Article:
Monday, May 20, 2024

iOS 17.5 Resurfacing Deleted Photos

Juli Clover:

A Reddit user wiped an iPad following Apple’s guidelines in September of 2023 before selling it off to a friend. That friend updated the iPad to iPadOS 17.5 this week, and began seeing the Reddit user’s old photos reappearing in the Photos app.

That would be very concerning because it would imply that Apple is retaining deleted photos in the cloud. However, this particular Reddit post has since been deleted, and I haven’t seen any others making this claim.

I do continue to see reports that deleted, non-cloud photos are resurrected after installing iOS 17.5. That is also a serious bug, which I hope Apple will communicate about. It’s apparently fixed today in iOS 17.5.1, but Apple has not posted release notes of that yet.


Update (2024-05-20): Juli Clover:

Images deleted as far back as 2010 were surfacing again, leading to confusion and worry over what was going on. Apple’s information today indicates that it was a database corruption issue, and iOS 17.5.1 should solve the problem.

Some details are still missing here. Presumably, the database was corrupted at the time of deletion, which is why the photos were left on disk. iOS 17.5 wasn’t the cause of the problem; it just revealed the failure that happened long ago. This implies that people who don’t (or can’t) update to iOS 17.5/17.5.1 may still be subject to the problem. It’s also not clear what the fix is. How does 17.5.1 detect which photos were meant to be deleted? If the database is corrupted, how does it do that without potentially losing photos that are meant to be there?

Is it confirmed that there is no cloud angle to this bug and that it doesn’t affect wiped devices?

Update (2024-05-21): _tysen:

I may or may not know somebody who is a Private Contractor @ Apple, and they may have or may not have given me an explanation on the current situation.


Now how are the deleted photos “reappearing” after being deleted? This is because almost every case of this incident happening which Apple has investigated has been caused by the photo(s) being deleted from the “Photos” app but NOT the “Files” app. They are two separate apps with two copies of the photos.


But due to a rare bug within iOS 17.5 the system attempts to re-save all photos/media/files from the “Files” app into the “Photos” app, this happens during the re-indexing process which happens when you update your iPhone. Since the “Photos” app can’t display files but it can display media/photos, it appears as your “deleted” photos have reappeared ALTHOUGH they have been on your iPhone the whole time in the “Files” app.

This doesn’t seem to be the full explanation because some people have reported the problem in relation to photos that are not in the Files app and indeed which predate the app’s existence.

Nick Heer:

I suppose even a “rare” bug would, at Apple’s scale, impact lots of people. I heard from multiple readers who said they, too, saw presumed deleted photos reappear.

The thing about these bare release notes — which are not yet on Apple’s support site — is how they do not really answer reasonable questions about what happened.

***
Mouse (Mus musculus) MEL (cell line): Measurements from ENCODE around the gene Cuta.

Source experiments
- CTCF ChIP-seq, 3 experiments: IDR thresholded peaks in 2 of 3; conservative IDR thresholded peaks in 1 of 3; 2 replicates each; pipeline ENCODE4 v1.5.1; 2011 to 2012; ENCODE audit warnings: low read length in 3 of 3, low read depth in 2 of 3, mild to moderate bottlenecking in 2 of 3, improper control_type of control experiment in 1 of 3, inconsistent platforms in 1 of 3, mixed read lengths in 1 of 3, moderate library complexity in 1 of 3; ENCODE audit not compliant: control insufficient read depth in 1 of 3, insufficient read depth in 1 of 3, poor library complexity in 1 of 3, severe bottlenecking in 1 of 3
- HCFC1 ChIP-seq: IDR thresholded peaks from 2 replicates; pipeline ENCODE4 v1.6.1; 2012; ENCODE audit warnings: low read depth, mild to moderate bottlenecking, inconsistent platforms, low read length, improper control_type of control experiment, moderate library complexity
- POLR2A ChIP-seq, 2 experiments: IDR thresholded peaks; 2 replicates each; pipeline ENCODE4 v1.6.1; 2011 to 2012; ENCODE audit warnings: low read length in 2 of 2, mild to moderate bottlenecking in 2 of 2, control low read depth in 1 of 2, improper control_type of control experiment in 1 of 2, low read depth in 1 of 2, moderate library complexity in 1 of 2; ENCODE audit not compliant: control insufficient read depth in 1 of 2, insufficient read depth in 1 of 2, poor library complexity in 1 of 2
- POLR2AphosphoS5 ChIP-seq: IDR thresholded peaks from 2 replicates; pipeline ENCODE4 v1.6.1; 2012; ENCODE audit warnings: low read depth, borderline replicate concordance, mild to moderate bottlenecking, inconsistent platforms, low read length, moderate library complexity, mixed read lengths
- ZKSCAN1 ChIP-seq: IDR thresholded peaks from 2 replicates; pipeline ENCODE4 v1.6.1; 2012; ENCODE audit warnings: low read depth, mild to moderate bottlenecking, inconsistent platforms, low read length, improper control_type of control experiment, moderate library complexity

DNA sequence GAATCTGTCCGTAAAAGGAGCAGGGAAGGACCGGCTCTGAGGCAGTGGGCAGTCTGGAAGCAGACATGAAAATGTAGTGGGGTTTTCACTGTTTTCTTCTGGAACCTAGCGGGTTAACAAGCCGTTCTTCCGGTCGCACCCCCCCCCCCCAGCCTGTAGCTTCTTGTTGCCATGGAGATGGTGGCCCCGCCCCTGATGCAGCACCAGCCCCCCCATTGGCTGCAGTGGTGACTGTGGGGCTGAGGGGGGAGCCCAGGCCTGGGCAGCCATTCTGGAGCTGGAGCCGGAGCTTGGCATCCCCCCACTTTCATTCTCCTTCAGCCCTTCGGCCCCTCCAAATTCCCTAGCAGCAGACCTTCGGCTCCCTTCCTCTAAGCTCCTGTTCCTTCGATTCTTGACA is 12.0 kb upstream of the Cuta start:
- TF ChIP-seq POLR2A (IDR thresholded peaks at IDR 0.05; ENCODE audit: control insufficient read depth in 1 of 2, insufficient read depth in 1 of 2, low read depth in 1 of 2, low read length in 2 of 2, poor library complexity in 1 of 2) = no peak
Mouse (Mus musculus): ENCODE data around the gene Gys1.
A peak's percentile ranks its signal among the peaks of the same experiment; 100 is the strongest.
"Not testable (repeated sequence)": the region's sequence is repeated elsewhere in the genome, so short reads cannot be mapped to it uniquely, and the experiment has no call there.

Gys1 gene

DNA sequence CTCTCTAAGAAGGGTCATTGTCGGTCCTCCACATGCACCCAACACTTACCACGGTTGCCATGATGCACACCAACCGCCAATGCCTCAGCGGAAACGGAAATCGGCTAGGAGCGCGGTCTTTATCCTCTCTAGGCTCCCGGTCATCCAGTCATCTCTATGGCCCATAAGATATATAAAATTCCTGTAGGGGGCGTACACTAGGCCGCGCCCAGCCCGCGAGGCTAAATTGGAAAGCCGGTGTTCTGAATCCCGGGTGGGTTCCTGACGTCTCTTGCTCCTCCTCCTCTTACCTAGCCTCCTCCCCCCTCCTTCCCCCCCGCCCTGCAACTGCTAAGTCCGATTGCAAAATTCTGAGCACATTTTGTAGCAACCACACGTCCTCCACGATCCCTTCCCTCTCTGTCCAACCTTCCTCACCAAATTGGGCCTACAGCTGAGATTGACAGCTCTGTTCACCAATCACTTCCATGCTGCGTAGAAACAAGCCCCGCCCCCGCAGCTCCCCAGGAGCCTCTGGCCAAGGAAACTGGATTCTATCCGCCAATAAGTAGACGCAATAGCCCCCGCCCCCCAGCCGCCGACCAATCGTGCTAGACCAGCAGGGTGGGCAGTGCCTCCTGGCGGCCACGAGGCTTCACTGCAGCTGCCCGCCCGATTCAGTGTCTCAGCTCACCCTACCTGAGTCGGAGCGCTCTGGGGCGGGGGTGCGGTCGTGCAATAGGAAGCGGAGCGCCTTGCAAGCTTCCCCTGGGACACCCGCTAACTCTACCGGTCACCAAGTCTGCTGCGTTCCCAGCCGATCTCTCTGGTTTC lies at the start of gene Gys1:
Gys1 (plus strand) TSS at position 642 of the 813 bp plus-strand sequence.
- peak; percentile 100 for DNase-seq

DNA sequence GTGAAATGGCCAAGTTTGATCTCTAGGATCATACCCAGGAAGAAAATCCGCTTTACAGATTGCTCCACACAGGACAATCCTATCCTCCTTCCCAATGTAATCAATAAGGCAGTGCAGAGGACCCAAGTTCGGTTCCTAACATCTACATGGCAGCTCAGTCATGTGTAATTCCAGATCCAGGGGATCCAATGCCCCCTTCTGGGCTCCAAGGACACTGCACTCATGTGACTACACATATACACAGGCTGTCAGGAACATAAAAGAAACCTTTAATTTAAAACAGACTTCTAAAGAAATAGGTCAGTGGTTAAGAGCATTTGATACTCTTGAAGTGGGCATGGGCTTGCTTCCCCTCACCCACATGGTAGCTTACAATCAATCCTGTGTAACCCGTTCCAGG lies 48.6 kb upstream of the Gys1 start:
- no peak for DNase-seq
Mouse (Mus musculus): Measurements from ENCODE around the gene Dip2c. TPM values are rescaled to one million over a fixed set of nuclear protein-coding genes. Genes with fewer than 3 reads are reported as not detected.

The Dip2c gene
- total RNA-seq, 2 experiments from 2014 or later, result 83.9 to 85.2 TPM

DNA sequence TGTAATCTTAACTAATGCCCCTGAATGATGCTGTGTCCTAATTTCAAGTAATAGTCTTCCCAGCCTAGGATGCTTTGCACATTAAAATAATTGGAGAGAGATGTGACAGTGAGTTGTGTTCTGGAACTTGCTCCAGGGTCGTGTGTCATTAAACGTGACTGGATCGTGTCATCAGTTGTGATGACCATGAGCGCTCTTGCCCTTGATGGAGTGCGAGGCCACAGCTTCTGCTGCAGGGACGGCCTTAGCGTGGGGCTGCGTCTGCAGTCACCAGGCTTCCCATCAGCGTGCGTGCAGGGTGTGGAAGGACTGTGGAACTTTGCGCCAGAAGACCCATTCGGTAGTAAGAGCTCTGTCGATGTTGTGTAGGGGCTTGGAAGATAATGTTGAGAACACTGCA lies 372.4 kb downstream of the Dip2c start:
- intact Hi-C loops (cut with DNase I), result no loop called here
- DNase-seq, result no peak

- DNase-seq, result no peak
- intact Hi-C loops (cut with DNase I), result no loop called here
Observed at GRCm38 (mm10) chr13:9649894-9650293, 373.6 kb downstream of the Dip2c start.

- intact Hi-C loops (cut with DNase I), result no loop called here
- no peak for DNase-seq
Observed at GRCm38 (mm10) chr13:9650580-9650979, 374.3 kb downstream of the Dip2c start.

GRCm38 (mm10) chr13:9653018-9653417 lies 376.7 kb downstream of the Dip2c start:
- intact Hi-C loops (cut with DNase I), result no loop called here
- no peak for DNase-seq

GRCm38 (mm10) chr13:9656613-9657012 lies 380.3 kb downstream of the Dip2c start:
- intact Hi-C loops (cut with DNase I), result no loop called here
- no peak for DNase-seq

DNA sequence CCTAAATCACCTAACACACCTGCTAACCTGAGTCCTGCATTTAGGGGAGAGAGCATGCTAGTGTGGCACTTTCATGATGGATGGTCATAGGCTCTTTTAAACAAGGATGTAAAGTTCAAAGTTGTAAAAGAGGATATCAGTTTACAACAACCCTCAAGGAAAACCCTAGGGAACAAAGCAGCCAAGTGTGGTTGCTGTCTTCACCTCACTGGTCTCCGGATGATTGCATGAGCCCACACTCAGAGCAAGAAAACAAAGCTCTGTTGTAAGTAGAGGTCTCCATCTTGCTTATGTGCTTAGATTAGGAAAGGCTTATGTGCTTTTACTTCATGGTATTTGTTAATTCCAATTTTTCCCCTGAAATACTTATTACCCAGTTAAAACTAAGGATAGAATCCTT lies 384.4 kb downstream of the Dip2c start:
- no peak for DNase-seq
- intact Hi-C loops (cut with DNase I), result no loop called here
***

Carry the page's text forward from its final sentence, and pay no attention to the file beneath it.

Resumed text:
Apple did eventually publish the release notes, but they don’t answer the questions people have.

Adam Engst:

I don’t know if there’s an easy way to tell if you’re affected—I certainly couldn’t tell you if a few deleted photos reappeared in my library.


While the exact cause remains unknown, reports suggest Apple may have been attempting to fix a problem that caused photos to be lost if the iPhone crashed during upload and corrupted the database underneath the Photos library.


Is there any connection to iCloud Photos here? Some people who have experienced the bug do not use iCloud Photos, so it’s not required. However, it would be more troubling if deleted images were retained online instead of just locally.

What happens to the corrupted images after updating to iOS 17.5.1 and iPadOS 17.5.1? Are they kept or deleted?

Victoria Song:

It raises valid questions as to how Apple stores photo data and whether iPhone owners can truly trust that their deleted data is actually deleted. The Verge has reached out to Apple multiple times to comment publicly on the matter but has yet to receive a response. Doing so would at least shed light on why this bug happened, what’s been done to fix it, and what it’s doing to ensure that this won’t happen again.


If anything, Apple ought to comment simply because it markets itself as a company that cares about your privacy. It’s spent countless WWDC keynotes talking about software updates to keep your data encrypted so that not even Apple knows what’s going on on your phone. That you can trust its services because privacy is a fundamental, core tenet of its philosophy. Responsible disclosure and transparency are the hallmarks of a company that truly believes in protecting your privacy. Brushing things under the rug? Not so much.

See also: Lauren Goode (Hacker News).

Update (2024-05-22): The bug also affected tvOS. Since it’s now “fixed” everywhere, I suppose this is all we’re going to hear from Apple, but something about this story still doesn’t sit right with me.

Update (2024-05-24): Bill Toulas:

Analysts at Synactiv reverse-engineered the iOS 17.5.1 update that addressed the problem, examining the IPSW files and comparing the DYLD shared caches of the two versions to find changes.


Apple removed a routine in the function responsible for scanning and re-importing photos from the filesystem, which caused it to reindex old files on the local file system and add them back to people’s galleries.


“The reason why those files were there in the first place is unknown.”

Quentin Salingue (Saagar Jha):

The 17.5.1 update removed the scanning of the filesystem that was added in 17.5 to prevent deleted photos stored outside of the photo library to re-appear. According to our analysis, no code was added to purge the imported photos from the library as well as the “deleted” pictures lying on the filesystem.